Rates are trending higher over the long-term, but we have been seeing some dips. Today’s economic indicators do not indicate much movement in rates, but global financial and political events could still cause changes.

In general, pricing for a 30-day lock is the standard most lenders will (should) quote you. The 15-day option should get you a discount, and locks over 30 days usually cost more. If you can get a better rate (say, a .125 percent lower rate) by waiting a couple of days to get a 15-day lock instead of a 30, it’s probably safe to consider.

In a rising rate environment, the decision to lock or float becomes complicated. Obviously, if you know rates are rising, you want to lock in as soon as possible. However, the longer you lock, the higher your upfront costs. If you are weeks away from closing on your mortgage, that’s something to consider. On the flip side, if a higher rate would wipe out your mortgage approval, you’ll probably want to lock in even if it costs more.

If you’re still floating, stay in close contact with your lender, and keep an eye on markets. I recommend:

  • LOCK if closing in 7 days
  • LOCK if closing in 15 days
  • LOCK if closing in 30 days
  • FLOAT if closing in 45 days
  • FLOAT if closing in 60 days
Lock in your rate. Start here. (Sep 21st, 2018)

Video: More about mortgage rates

What causes rates to rise and fall?

Mortgage interest rates depend on a great deal on the expectations of investors. Good economic news tends to be bad for interest rates because an active economy raises concerns about inflation. Inflation causes fixed-income investments like bonds to lose value, and that causes their yields (another way of saying interest rates) to increase.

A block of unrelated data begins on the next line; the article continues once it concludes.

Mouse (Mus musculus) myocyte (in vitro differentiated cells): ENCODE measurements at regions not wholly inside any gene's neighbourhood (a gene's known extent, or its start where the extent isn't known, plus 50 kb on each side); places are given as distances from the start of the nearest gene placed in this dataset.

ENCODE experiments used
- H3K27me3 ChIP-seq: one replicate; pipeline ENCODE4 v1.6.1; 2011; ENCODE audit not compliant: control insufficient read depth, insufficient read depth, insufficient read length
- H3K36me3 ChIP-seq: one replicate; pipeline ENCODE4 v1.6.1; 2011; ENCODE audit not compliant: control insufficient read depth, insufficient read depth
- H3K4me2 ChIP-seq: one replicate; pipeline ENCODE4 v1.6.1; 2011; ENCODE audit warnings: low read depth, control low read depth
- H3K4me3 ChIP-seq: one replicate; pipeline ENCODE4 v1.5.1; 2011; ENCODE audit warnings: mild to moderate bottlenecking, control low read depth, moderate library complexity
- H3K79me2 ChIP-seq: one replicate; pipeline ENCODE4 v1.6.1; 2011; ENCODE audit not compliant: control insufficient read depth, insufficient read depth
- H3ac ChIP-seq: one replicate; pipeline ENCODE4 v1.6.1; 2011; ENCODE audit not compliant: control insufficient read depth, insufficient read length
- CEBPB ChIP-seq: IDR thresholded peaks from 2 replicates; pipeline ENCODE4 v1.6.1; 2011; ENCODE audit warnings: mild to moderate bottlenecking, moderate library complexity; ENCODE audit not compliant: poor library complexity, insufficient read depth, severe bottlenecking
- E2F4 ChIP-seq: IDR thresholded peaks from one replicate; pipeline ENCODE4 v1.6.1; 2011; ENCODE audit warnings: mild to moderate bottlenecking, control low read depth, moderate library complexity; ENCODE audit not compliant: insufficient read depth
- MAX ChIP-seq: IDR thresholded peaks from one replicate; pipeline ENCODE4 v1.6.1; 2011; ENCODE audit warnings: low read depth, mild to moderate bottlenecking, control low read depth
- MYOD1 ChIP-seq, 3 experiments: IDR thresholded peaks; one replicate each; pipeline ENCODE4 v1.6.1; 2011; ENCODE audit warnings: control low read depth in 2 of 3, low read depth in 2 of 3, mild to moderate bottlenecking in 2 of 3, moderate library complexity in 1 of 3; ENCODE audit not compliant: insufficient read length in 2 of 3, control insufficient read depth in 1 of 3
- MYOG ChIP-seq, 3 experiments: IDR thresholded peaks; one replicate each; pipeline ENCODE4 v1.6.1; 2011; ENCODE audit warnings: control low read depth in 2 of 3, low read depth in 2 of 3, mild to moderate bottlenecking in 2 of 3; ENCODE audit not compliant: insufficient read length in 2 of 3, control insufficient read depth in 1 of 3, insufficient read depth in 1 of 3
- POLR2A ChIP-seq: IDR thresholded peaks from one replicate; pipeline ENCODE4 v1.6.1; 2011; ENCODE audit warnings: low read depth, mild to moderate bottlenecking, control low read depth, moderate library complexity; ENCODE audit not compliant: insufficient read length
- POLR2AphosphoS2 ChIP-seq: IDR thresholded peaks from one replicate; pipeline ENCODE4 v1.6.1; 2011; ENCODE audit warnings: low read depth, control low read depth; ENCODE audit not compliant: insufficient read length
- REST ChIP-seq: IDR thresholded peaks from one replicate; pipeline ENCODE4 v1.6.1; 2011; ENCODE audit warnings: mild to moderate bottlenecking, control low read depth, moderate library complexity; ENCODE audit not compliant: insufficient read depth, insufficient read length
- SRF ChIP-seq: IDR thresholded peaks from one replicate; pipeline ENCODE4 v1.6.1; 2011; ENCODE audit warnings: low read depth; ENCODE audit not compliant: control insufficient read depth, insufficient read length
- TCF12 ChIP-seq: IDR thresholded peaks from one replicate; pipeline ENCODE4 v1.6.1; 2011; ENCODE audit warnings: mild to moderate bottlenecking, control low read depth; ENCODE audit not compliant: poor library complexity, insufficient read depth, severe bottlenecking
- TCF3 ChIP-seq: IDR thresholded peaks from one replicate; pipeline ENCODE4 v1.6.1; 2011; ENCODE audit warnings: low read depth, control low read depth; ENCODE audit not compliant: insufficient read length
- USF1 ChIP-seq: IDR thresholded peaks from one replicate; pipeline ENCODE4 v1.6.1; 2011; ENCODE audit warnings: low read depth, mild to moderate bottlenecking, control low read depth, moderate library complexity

For example, suppose that two years ago, you bought a $1,000 bond paying five percent interest ($50) each year. (This is called its “coupon rate.”) That’s a pretty good rate today, so lots of investors want to buy it from you. You sell your $1,000 bond for $1,200.

When rates fall

The buyer gets the same $50 a year in interest that you were getting. However, because he paid more for the bond, his interest rate is now five percent.

  • Your interest rate: $50 annual interest / $1,000 = 5.0%
  • Your buyer’s interest rate: $50 annual interest / $1,200 = 4.2%

The buyer gets an interest rate, or yield, of only 4.2 percent. And that’s why, when demand for bonds increases and bond prices go up, interest rates go down.

When rates rise

However, when the economy heats up, the potential for inflation makes bonds less appealing. With fewer people wanting to buy bonds, their prices decrease, and then interest rates go up.

Imagine that you have your $1,000 bond, but you can’t sell it for $1,000 because unemployment has dropped and stock prices are soaring. You end up getting $700. The buyer gets the same $50 a year in interest, but the yield looks like this:

  • $50 annual interest / $700 = 7.1%

The buyer’s interest rate is now slightly more than seven percent. Interest rates and yields are not mysterious. You calculate them with simple math.

Verify your new rate (Sep 21st, 2018)